Search Resources (English): Occupational health

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Not a flower shop: exploring breast cancer risk and gender bias ... in the automotive plastic parts industry in Ontario  
http://cwhn.ca/en/networkmagazine/notaflowershop

Discusses the work of researchers Jim Brophy and Margaret Keith who have studied the links between cancer risk and occupation in the automovie plastics industry in Sarnia, Ontario. Much of the material used in this article is drawn from the chapter entitled “Plastics Industry Workers and Breast Cancer Risk: Are We Heeding the Warnings?” in the book Consuming Chemicals: Law, Science and Policy for Women's Health, edited by D.N. Scott and written by Brophy, Keith, and fellow researchers Robert DeMatteo, Michael Gilbertson, Andrew Watterson and Matthias Beck. 

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Published: 2012
Defining endocrine disruptors: are women workers in the automotive plastics industry particularly at risk?  
http://cwhn.ca/sites/default/files/resources/cancer/defining%20endocrine%20disruptors%20-%20EN%20Final.pdf

A clear language factsheet describing the possible health dangers from chemical expsurres experienced by women who work in the automotive plastics industry.  Exposures described are mainly by breathing the fumes and dusts, and also by absorption through the skin. Many of these chemicals interfere with hormone systems and are therefore called endocrine disruptors.

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Published: 2012
NNEWH Plastics workshop (video series)  
http://www.youtube.com/user/nnewh/videos

Fourteen videos documenting a workshop hosted by NNEWH in partnership with the Canadian Auto Workers (CAW) in January 2012 in Windsor, Ontario. The workshop dealt with recent studies on the emerging health concerns for women workers in the auto sector, specifically plastics manufacturing and the possible elevated incidence of breast cancer and reproductive problems in women plastics workers. 

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Published: 2012
Chemical exposure and plastics production: issues for women's health  
http://www.nnewh.org/images/upload/attach/2502NNEWH%20Lit%20Review%20-%20Chem%20Exp%20and%20Plastics%20Production.pdf

A literature review of chemical exposure and plastics production as it relates to women's health.

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Published: 2011
Injury and injury prevention: women in work related to mining  
http://www.pwhce.ca/injuryPreventionMining.htm

Report of a project that involved interviews with seventeen women occupying a variety of positions in the mining sector within rural, remote and northern settings in Manitoba, Saskatchewan, Alberta, Yukon, and the Northwest Territories. Includes findings related to safety training, injury prevention, occupational injuries, and other work-related stressors and concludes with a number of recommendations that surfaced throughout the discussions with the women.

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Published: 2012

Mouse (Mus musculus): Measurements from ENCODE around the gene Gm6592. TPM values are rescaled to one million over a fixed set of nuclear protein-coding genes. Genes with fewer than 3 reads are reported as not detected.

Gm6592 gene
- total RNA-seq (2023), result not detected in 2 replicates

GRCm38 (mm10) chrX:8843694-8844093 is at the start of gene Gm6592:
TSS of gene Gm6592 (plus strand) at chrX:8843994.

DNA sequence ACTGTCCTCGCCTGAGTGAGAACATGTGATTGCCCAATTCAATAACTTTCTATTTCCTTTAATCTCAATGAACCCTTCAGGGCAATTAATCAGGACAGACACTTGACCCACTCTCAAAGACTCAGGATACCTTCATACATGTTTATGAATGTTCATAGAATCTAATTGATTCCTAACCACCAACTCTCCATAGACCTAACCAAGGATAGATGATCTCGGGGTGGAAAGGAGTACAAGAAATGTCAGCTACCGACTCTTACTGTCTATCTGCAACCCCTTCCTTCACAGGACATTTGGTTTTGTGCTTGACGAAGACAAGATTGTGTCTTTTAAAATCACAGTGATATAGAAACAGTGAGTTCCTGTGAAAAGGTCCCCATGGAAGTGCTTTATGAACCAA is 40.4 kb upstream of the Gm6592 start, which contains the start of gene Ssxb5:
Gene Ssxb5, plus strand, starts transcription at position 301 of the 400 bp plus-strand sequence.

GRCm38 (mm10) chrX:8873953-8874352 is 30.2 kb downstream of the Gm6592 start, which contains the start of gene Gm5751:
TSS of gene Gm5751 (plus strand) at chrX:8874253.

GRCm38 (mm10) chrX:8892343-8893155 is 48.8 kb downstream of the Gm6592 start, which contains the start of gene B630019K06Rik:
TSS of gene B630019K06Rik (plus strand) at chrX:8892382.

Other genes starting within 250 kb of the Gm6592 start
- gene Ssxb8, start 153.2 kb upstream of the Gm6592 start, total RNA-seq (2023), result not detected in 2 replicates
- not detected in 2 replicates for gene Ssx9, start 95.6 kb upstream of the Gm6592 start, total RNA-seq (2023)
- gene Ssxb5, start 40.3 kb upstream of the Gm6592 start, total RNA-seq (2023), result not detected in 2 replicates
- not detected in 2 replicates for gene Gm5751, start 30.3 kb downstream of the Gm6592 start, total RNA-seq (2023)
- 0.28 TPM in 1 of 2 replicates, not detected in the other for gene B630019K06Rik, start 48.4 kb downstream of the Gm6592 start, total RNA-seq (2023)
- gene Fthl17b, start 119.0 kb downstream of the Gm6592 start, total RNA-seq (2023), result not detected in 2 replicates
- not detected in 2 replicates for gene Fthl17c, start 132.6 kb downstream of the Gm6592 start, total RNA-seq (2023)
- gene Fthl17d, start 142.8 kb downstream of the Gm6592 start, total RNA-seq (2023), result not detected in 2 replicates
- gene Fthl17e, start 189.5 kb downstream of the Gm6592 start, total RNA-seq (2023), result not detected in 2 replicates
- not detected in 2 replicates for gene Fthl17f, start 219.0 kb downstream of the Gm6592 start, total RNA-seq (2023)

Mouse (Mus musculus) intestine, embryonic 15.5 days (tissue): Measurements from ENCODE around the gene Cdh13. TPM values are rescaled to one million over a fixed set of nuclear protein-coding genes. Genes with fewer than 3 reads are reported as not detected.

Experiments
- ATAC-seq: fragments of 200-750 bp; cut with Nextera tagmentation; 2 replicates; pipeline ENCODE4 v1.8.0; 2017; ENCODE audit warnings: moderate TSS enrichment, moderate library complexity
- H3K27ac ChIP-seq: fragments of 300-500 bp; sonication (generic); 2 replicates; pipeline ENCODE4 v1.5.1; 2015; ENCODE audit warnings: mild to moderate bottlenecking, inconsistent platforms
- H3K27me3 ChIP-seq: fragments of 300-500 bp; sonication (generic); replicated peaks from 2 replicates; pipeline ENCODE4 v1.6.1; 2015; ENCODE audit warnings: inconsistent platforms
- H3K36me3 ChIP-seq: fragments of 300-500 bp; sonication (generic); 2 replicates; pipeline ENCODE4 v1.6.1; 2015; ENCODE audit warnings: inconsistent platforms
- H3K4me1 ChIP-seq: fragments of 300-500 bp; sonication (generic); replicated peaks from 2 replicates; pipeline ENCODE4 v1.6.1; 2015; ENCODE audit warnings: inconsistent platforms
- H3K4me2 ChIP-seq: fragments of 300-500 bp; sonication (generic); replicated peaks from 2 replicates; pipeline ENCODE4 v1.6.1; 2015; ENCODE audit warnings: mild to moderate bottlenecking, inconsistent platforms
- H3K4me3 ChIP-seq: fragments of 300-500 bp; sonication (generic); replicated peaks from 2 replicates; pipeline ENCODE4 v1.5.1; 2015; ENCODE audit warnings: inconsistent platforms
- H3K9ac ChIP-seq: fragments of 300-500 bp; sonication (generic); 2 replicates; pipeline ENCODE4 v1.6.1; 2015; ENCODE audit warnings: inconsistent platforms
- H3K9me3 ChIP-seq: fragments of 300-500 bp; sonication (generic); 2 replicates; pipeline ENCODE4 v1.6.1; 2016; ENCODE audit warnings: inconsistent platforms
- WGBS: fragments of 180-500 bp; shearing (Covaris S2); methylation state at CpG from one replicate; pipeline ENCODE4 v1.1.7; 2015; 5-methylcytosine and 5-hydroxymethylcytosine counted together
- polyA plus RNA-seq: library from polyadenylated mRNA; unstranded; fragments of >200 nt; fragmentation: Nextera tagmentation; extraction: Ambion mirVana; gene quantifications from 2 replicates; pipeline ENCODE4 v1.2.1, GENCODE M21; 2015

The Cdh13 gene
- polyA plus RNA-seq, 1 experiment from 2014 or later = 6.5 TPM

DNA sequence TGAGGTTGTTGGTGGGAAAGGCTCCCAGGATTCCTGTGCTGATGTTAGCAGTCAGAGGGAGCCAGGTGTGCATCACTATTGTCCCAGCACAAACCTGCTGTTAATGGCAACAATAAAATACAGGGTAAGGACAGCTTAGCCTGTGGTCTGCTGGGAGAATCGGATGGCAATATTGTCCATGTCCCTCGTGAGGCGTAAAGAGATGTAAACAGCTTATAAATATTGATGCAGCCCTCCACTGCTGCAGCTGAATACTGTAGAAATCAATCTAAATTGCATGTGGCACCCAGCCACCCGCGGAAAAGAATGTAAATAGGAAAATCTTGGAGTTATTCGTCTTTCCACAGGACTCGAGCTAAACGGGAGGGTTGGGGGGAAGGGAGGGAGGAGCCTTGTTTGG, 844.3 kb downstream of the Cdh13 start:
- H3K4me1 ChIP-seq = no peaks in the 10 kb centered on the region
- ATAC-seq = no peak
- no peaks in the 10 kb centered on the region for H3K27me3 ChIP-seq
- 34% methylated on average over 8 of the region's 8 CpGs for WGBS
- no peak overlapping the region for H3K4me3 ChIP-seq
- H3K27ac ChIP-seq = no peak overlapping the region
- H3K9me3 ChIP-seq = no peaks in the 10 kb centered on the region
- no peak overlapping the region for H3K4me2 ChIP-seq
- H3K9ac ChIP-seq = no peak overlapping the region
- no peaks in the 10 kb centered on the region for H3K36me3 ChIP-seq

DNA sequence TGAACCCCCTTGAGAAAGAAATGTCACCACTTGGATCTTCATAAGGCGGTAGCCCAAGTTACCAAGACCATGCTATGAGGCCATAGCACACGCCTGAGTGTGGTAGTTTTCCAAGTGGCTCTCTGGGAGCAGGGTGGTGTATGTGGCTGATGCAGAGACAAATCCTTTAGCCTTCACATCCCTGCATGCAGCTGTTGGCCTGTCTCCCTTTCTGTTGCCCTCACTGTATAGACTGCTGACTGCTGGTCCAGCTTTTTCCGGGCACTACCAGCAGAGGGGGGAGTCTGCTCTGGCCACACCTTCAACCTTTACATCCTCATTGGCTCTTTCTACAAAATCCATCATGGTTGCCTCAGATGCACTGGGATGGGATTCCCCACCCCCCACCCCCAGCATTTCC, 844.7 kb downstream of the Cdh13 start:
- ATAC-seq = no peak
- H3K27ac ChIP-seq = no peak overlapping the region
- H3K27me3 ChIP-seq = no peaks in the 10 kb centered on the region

Double exposure the fight against reproductive hazards in the workplace   
http://www.cwhn.ca/sites/default/files/PDF/Healthsharing/1980_Healthsharing_Vol_1_No_4_Fall.pdf

This article discusses exclusionary practices by industries; how often women have been excluded from jobs traditionally worked by men that may involve occupational hazards to reproduction; Discusses risks for men; Calls for improvement of work environment rather than discrimination of workers; Includes excerpt from “Workplace Hazards to Reproduction” Jennifer Penney, Health November 1978.

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Published: 1980
If the chair fits, sit on it  
http://www.cwhn.ca/sites/default/files/PDF/Healthsharing/1981_Healthsharing_Vol_2_No_4_Fall.pdf

This article discusses workplace furniture and our bodies. Provides a checklist to determine whether the chair you sit on at work is good for your well being. Recommends what to do about it.

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Published: 1981
Very damning testimony  
http://www.cwhn.ca/sites/default/files/PDF/Healthsharing/1982_Healthsharing_Spring.pdf

This article discusses the influx of Video Display Terminals in workplaces. Explains VDTs and how they are harmful for clerical workers. Introduces strategies for change. 

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Published: 1982
The politics of artificial light  
http://www.cwhn.ca/sites/default/files/PDF/Healthsharing/1982_Healthsharing_Spring.pdf

 This article addresses our increased dependency on artificial light, specifically fluorescent light. Describes how this increased dependency came to be. identifies how this change in our environment has impacted our bodies and biological rhythms. Explains how artificial light differs from the sun. 

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Published: 1982
Mercury poisoning: one woman’s story  
http://www.cwhn.ca/sites/default/files/PDF/Healthsharing/1983_Healthsharing_Summer.pdf

This article consists of an interview with a dental assistant who learns too late about the occupational hazards of mercury. Her story describes a struggle with illness, with the dental and medical professions, with the compensation system, with family and friends and with herself. 


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Published: 1983